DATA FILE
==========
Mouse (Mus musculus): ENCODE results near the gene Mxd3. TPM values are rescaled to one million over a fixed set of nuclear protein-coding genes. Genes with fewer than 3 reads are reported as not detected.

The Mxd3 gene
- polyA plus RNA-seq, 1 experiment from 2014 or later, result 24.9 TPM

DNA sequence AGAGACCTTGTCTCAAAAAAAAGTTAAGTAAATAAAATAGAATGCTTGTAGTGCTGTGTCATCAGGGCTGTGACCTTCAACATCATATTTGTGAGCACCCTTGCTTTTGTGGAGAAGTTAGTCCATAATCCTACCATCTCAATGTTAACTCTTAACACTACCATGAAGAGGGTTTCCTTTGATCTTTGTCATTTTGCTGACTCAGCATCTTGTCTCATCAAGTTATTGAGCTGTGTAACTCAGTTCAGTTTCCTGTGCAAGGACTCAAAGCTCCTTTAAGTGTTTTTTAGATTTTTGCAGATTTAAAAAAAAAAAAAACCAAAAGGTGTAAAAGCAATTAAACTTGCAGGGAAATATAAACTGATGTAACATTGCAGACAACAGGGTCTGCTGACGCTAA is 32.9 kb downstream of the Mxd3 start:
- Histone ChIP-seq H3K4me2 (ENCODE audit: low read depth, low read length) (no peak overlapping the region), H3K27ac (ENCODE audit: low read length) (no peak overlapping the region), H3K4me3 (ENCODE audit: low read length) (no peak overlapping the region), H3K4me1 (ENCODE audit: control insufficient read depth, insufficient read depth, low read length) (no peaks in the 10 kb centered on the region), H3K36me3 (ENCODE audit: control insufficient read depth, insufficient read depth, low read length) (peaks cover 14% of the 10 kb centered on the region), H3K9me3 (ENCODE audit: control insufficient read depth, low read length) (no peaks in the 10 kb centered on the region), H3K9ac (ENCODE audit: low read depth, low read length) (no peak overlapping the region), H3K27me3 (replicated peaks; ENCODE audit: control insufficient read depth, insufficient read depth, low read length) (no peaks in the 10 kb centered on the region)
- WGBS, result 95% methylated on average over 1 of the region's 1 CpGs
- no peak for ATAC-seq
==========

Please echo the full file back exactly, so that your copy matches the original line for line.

Mouse (Mus musculus): ENCODE results near the gene Mxd3. TPM values are rescaled to one million over a fixed set of nuclear protein-coding genes. Genes with fewer than 3 reads are reported as not detected.

The Mxd3 gene
- polyA plus RNA-seq, 1 experiment from 2014 or later, result 24.9 TPM

DNA sequence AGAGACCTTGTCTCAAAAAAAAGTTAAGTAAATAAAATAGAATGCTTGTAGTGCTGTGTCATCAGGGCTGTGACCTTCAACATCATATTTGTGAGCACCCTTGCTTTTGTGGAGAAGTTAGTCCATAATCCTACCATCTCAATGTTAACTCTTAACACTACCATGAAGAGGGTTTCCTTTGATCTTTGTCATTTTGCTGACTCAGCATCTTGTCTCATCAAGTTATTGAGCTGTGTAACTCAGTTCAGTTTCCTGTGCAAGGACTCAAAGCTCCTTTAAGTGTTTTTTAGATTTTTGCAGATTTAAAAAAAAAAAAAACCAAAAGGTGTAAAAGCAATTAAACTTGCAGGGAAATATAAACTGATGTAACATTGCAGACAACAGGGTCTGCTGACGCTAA is 32.9 kb downstream of the Mxd3 start:
- Histone ChIP-seq H3K4me2 (ENCODE audit: low read depth, low read length) (no peak overlapping the region), H3K27ac (ENCODE audit: low read length) (no peak overlapping the region), H3K4me3 (ENCODE audit: low read length) (no peak overlapping the region), H3K4me1 (ENCODE audit: control insufficient read depth, insufficient read depth, low read length) (no peaks in the 10 kb centered on the region), H3K36me3 (ENCODE audit: control insufficient read depth, insufficient read depth, low read length) (peaks cover 14% of the 10 kb centered on the region), H3K9me3 (ENCODE audit: control insufficient read depth, low read length) (no peaks in the 10 kb centered on the region), H3K9ac (ENCODE audit: low read depth, low read length) (no peak overlapping the region), H3K27me3 (replicated peaks; ENCODE audit: control insufficient read depth, insufficient read depth, low read length) (no peaks in the 10 kb centered on the region)
- WGBS, result 95% methylated on average over 1 of the region's 1 CpGs
- no peak for ATAC-seq